Stop Hyperextending Your Knees and Elbows in Yoga

Before I attend to this course, I even don’t know what hyperextension is, not even mention such hyperextension may cause permanent damage to our joints, especially for those most mobile joints such as knees and elbows.
1. What is hyperextension?
Hyperextension is the movement or extension of joints, tendons, or muscles beyond the normal limit or range of motion. When you straighten your legs/arms and extend the joints, anatomically your legs/arms should make a 180 degrees angle. If your joints open more than 180 degrees, it is said to have hyperextended.

2. Why we don’t want to hyperextend our joints?
Over time, repeated hyperextending our knees and elbows in yoga pose will cause damage to our soft tissues like muscles, tendons, ligaments surrounding the joints and reduce the stability of the joints. Consequently we may lose the ability to practice yoga in rest of our life.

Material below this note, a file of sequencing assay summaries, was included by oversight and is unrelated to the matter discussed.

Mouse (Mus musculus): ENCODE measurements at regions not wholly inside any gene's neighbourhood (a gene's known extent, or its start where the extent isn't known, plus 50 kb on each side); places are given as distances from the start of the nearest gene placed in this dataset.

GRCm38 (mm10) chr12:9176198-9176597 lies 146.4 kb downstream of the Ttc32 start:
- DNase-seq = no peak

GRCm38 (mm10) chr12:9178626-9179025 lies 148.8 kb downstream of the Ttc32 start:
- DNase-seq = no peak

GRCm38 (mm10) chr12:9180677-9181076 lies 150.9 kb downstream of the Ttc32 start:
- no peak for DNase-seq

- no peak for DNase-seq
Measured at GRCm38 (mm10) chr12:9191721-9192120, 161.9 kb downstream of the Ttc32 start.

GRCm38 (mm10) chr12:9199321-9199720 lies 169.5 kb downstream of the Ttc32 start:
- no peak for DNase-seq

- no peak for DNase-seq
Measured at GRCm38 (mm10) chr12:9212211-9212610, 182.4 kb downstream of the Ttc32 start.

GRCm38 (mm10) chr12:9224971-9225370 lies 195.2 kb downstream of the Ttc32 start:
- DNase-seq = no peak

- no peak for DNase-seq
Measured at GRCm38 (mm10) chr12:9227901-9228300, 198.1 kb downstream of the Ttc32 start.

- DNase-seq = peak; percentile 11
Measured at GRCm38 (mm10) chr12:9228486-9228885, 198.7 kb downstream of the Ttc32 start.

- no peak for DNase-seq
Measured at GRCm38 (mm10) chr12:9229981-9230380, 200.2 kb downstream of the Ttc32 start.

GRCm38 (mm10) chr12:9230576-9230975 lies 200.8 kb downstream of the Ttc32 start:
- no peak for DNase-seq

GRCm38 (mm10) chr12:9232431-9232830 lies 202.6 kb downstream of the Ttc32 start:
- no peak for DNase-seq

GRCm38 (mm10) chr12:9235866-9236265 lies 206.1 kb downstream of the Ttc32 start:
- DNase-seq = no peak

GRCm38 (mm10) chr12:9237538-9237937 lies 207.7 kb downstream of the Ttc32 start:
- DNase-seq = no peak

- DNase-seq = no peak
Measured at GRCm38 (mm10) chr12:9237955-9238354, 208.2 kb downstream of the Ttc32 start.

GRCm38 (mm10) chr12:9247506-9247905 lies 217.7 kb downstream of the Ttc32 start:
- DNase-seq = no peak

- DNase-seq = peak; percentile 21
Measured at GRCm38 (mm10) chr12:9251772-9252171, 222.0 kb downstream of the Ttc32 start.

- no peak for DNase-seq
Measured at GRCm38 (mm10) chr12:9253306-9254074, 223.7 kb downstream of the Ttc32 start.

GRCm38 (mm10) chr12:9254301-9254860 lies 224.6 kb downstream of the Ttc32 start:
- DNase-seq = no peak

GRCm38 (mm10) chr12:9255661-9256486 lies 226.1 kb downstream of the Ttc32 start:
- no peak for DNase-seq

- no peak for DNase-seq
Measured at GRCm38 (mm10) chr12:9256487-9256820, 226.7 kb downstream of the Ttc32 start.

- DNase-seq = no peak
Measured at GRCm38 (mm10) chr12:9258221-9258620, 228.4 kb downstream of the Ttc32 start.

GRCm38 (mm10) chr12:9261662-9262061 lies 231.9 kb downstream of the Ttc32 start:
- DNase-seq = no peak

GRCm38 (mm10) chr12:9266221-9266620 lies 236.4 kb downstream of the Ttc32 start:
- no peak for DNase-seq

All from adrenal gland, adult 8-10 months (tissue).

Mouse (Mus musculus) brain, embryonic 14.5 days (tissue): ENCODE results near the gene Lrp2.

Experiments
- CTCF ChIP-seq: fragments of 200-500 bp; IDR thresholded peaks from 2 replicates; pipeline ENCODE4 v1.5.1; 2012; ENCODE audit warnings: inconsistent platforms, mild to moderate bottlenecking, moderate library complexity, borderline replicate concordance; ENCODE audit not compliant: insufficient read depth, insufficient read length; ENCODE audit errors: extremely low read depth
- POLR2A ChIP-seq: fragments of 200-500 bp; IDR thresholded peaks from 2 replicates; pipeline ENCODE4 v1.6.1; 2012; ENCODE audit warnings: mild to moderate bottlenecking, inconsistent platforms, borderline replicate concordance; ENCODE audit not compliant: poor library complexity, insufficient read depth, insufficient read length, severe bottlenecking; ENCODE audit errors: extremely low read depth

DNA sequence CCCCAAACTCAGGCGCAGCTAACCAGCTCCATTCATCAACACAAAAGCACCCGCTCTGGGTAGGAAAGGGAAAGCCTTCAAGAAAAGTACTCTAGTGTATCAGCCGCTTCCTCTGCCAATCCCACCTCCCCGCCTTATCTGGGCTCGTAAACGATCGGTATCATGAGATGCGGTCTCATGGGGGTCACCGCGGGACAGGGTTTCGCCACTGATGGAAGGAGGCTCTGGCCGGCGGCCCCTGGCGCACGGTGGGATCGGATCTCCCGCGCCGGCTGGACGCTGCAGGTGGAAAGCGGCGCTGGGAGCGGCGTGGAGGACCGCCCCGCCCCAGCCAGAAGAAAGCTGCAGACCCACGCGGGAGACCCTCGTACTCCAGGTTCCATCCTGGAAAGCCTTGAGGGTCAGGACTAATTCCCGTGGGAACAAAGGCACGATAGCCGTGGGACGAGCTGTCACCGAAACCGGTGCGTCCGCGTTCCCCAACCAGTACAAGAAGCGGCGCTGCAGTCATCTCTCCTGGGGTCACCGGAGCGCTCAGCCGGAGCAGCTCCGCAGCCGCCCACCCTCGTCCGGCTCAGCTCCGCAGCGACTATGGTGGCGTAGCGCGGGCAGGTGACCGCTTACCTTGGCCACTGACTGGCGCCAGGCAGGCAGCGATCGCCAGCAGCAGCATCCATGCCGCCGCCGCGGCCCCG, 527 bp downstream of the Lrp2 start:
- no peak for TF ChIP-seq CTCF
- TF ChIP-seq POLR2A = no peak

3. How to avoid/counteract hyperextension of joints?
– Try to avoid locking joints when in a weight bearing pose for both knees and elbows.
– Slightly bend the knees/elbows and bring the joints back to a neutral position
– For hyperextended elbows, in addition to above 2 points, pressing down the forefinger knuckle to manage external rotation in the arm and rolling the upper arms away from each other are also helpful in yoga poses, example like downward facing dog pose (Adhomukha Shvanasana) and high plank
– Same for hyperextended knees, in addition of above 2 points, engaging your hamstrings and calf muscles on the back of your leg and quads on the front of your leg to ensure the ankle, knee and hip in one line will be of great help too, example yoga pose like tree pose (Vrikshasana), forward fold (Uttanasana).
If you are hyperextending joints like me, feel free to share your tips.
Namaste.
Jessica Jiang Junxia, 200hr YTC September 2017 (weekend)